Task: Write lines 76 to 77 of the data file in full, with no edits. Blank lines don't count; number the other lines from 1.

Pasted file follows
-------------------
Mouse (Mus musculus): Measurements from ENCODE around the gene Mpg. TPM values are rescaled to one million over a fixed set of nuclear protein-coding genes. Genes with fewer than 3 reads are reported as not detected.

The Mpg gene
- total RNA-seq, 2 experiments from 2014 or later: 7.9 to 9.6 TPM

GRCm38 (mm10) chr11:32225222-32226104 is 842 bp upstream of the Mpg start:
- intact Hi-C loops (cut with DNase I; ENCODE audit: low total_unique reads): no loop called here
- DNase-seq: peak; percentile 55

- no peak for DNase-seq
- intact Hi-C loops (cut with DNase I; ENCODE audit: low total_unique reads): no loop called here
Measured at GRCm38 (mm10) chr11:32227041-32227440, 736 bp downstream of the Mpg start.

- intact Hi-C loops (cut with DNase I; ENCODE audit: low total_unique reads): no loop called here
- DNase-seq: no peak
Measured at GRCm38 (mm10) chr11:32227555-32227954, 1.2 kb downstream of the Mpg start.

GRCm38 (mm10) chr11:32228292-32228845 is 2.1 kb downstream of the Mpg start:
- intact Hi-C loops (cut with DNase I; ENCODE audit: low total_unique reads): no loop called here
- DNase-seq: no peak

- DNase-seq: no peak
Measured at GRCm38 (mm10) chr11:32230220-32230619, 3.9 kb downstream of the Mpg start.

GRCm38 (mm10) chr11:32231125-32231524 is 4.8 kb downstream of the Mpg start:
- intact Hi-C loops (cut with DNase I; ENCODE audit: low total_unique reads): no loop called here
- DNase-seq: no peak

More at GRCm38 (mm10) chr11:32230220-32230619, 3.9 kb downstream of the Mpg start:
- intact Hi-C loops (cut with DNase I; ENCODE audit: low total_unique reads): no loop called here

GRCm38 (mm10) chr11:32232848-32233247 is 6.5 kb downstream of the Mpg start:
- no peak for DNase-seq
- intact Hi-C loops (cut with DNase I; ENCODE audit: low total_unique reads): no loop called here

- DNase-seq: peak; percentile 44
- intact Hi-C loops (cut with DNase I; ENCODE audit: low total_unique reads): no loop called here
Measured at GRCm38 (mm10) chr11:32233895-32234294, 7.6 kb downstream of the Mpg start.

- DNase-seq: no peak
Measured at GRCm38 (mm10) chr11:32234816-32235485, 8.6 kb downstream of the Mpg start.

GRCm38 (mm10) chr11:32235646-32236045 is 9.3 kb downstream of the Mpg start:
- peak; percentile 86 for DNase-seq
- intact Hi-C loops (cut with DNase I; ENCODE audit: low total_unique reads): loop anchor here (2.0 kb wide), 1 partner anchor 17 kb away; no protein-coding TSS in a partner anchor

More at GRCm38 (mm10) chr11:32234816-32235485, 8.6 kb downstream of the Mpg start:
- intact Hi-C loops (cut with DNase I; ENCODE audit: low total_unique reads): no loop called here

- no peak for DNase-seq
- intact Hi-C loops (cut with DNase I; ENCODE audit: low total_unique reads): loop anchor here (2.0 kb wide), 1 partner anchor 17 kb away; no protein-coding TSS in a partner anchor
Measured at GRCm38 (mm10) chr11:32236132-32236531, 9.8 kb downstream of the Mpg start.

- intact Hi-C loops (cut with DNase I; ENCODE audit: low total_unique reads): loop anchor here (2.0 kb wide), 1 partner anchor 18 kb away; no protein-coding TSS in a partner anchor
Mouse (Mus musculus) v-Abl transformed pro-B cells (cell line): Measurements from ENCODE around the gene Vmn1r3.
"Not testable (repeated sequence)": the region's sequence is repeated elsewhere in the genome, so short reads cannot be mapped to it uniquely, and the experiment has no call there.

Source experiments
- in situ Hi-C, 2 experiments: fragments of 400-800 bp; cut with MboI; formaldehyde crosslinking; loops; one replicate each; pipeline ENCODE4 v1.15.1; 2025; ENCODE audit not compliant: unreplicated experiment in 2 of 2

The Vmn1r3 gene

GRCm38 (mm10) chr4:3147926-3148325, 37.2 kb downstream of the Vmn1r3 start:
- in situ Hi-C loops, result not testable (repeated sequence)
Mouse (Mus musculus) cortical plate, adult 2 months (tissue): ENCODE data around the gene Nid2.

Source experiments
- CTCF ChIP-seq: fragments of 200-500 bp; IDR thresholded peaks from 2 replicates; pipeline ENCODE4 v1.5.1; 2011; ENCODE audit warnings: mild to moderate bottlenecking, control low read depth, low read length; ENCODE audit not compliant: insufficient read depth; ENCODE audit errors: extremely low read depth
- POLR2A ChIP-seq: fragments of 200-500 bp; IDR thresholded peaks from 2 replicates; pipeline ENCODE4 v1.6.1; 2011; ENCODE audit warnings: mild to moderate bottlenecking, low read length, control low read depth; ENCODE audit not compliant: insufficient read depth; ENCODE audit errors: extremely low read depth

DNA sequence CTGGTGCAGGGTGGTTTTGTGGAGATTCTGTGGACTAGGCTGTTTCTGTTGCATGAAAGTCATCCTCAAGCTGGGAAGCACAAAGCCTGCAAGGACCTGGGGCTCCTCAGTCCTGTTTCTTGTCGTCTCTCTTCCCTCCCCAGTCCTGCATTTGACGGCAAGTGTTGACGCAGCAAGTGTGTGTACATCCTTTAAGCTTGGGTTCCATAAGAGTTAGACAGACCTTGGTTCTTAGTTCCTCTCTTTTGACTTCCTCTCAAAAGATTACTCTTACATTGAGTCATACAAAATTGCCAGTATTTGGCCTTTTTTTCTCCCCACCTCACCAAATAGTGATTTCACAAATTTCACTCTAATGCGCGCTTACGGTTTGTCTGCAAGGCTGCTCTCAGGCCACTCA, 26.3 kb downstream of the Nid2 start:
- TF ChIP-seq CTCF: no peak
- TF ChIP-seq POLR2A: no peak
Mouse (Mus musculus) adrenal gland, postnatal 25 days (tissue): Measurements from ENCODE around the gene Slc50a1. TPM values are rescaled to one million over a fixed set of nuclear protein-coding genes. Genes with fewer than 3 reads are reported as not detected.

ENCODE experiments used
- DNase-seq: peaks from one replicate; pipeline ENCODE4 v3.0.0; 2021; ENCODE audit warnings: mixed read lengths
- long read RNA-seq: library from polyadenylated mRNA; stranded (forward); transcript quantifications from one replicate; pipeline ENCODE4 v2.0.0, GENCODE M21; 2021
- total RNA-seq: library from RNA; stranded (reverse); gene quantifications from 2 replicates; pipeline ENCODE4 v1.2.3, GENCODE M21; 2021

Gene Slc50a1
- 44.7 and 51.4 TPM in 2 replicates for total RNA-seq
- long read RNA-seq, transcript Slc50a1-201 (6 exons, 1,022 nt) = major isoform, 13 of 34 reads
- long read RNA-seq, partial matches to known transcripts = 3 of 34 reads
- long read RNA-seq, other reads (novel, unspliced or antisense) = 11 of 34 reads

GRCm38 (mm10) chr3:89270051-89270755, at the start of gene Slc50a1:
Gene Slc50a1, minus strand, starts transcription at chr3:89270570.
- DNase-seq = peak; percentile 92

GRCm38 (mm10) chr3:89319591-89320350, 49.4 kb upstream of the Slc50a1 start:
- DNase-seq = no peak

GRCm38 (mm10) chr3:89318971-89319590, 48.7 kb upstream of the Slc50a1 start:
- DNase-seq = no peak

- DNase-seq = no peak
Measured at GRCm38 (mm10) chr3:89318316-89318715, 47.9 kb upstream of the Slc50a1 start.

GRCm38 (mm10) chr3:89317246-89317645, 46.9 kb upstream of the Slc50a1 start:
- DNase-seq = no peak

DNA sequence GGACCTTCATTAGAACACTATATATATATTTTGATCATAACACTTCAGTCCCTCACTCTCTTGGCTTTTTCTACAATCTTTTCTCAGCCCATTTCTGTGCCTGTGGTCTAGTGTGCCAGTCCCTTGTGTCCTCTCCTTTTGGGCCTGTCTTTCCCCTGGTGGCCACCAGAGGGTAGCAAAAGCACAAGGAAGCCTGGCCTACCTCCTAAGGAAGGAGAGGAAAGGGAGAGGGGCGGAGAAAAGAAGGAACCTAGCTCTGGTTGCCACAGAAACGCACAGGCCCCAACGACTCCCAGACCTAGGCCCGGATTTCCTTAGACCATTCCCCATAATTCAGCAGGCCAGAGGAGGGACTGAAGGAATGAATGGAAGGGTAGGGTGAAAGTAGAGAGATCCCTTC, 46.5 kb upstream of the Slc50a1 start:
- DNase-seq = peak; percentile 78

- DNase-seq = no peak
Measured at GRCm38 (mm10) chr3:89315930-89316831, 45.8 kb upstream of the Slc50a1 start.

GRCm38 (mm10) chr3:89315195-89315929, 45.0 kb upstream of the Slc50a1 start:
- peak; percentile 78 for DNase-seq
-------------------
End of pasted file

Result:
- DNase-seq = peak; percentile 78

- DNase-seq = no peak